Scientists have discovered that nearby pulsars, neutron stars that spin incredibly quickly, are unlikely to be the source of antimatter reaching Earth.
The findings, published in the journal Science, come from scientists using the High-Altitude Water Cherenkov (HAWC) Gamma-Ray Observatory in Mexico. They captured the first wide-angle view of gamma rays coming from two rapidly spinning stars.
The problem centers around things called positrons. These are the antimatter cousins of electrons, and in 2008 we spotted an unusually high number in orbit around Earth as the result of cosmic rays.
Two theories were suggested for the origin, one that they had come from pulsars. The other was that they might be the related to dark matter.
These particular pulsars were thought to be the source, called Geminga and PSR B0656+14, located 1,000 light-years away.
However, studying the stars, the scientists found that the positrons would have lost too much energy had these stars been the source, so that idea can be seemingly ruled out.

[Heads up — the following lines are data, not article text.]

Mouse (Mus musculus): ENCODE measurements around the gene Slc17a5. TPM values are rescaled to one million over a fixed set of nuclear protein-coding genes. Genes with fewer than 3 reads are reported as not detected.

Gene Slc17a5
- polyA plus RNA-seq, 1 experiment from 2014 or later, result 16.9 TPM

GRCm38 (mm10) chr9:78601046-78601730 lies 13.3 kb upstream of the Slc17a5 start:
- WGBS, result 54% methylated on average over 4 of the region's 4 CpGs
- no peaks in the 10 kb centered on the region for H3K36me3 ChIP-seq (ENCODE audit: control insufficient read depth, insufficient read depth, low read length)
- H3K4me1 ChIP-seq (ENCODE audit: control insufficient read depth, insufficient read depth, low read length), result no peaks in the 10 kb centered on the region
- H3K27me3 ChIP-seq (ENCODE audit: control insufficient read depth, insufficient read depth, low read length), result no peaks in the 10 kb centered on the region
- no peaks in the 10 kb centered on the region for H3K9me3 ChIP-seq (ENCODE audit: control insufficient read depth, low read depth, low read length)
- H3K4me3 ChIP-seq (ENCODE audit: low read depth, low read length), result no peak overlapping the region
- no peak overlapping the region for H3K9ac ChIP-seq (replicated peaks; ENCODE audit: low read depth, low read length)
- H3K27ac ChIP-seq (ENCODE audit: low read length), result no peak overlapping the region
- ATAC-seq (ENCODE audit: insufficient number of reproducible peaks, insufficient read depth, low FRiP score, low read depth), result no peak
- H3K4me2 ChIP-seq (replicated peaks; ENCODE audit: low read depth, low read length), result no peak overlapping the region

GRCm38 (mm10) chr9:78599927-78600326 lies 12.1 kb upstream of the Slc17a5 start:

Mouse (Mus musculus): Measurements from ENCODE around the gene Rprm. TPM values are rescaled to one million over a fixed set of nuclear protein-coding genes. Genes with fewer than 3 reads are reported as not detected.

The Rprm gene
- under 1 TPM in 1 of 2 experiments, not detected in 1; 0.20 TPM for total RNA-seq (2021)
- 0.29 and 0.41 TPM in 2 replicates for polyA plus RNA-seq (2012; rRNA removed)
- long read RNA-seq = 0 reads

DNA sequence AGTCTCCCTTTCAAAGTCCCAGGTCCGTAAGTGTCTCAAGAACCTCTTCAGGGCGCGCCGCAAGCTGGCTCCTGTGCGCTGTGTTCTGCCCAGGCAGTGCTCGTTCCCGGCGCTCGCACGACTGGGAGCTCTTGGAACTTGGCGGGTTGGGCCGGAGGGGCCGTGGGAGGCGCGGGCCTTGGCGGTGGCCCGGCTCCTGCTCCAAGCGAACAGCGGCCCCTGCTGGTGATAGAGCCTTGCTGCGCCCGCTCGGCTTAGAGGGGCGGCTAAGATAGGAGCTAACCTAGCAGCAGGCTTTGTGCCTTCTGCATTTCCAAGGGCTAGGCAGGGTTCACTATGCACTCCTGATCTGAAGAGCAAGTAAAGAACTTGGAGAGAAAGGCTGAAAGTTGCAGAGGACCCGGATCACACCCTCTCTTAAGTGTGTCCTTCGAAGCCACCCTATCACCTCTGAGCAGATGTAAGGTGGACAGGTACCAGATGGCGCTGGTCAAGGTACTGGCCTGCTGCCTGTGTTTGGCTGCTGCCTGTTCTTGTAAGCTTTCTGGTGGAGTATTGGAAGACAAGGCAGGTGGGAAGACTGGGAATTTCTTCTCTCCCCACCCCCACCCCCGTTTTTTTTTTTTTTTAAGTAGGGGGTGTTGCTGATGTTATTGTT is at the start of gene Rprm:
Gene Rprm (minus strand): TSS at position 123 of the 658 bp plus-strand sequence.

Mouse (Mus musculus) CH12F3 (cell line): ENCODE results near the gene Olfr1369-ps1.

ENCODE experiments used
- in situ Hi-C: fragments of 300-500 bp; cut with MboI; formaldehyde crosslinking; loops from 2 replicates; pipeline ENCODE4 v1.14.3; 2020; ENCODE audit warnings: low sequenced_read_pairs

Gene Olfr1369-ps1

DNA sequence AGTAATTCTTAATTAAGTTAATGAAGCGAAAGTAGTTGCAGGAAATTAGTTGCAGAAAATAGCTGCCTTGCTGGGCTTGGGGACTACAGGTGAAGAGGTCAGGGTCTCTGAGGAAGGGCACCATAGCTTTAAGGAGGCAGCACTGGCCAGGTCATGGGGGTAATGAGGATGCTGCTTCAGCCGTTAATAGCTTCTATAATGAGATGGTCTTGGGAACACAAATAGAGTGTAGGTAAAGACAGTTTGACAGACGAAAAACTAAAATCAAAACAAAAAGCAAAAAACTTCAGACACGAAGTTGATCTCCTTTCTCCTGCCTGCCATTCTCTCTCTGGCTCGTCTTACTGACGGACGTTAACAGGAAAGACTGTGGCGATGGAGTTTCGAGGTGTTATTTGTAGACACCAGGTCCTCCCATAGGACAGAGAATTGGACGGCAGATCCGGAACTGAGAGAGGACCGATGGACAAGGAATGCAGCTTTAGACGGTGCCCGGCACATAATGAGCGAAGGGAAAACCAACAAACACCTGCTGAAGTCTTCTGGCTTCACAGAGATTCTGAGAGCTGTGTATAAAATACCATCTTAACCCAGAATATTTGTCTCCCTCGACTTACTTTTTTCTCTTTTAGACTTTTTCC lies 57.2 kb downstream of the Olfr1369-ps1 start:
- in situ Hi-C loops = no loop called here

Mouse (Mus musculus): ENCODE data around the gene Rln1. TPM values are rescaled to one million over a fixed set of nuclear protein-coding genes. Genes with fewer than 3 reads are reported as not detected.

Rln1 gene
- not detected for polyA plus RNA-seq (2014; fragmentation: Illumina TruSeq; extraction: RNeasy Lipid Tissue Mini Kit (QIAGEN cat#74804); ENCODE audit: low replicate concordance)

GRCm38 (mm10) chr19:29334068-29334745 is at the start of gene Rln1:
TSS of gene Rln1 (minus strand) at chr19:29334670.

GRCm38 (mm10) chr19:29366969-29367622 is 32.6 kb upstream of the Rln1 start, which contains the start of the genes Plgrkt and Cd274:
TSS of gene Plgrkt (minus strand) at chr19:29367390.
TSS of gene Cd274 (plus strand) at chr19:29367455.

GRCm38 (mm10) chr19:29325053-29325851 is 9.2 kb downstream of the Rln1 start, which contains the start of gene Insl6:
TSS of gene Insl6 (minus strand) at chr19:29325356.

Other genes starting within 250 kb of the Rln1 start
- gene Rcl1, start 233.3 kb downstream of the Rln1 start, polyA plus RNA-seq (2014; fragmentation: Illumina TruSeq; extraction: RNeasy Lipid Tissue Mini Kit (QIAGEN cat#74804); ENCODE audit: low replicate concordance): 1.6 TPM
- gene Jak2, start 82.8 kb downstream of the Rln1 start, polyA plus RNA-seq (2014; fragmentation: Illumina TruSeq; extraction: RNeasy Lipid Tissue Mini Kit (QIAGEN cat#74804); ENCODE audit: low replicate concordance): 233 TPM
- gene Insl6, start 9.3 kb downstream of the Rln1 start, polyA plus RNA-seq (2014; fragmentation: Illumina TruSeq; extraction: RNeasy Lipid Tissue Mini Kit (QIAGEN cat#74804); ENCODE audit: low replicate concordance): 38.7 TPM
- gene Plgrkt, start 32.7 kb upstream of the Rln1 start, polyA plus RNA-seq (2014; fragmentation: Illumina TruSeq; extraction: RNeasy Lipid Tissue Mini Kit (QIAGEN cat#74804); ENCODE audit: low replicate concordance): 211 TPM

"This new measurement is tantalizing because it strongly disfavors the idea that these extra positrons are coming to Earth from two nearby pulsars," said Jordan Goodman, professor of physics at the University of Maryland and the lead investigator, in a statement.
The HAWC detector itself is pretty awesome. It’s at an elevation of 4,100 meters (13,500 feet), sitting on the edge of the Sierra Negra volcano. It’s comprised of 300 huge water tanks, which are used to track cascades of particles coming down from the atmosphere.
In this case, incoming gamma rays from the pulsars smashed into particles in the atmosphere, producing a shower of particles that could be measured in the tanks by flashes of blue lights.
Measuring the energy from these particles, the researchers could then work out the number of positrons also associated with the pulsars. And the readings show there wasn’t enough energy to account for those seen at Earth.
Essentially, they found that matter wasn’t drifting away from the pulsars’ debris field fast enough to account for the positrons reaching Earth.
Quite what’s going on here, though, isn’t clear just yet. It does sort of point towards the dark matter idea, although this hasn’t been verified yet.
"Our measurement doesn't decide the question in favor of dark matter, but any new theory that attempts to explain the excess using pulsars will need to account for what we've found," said Goodman.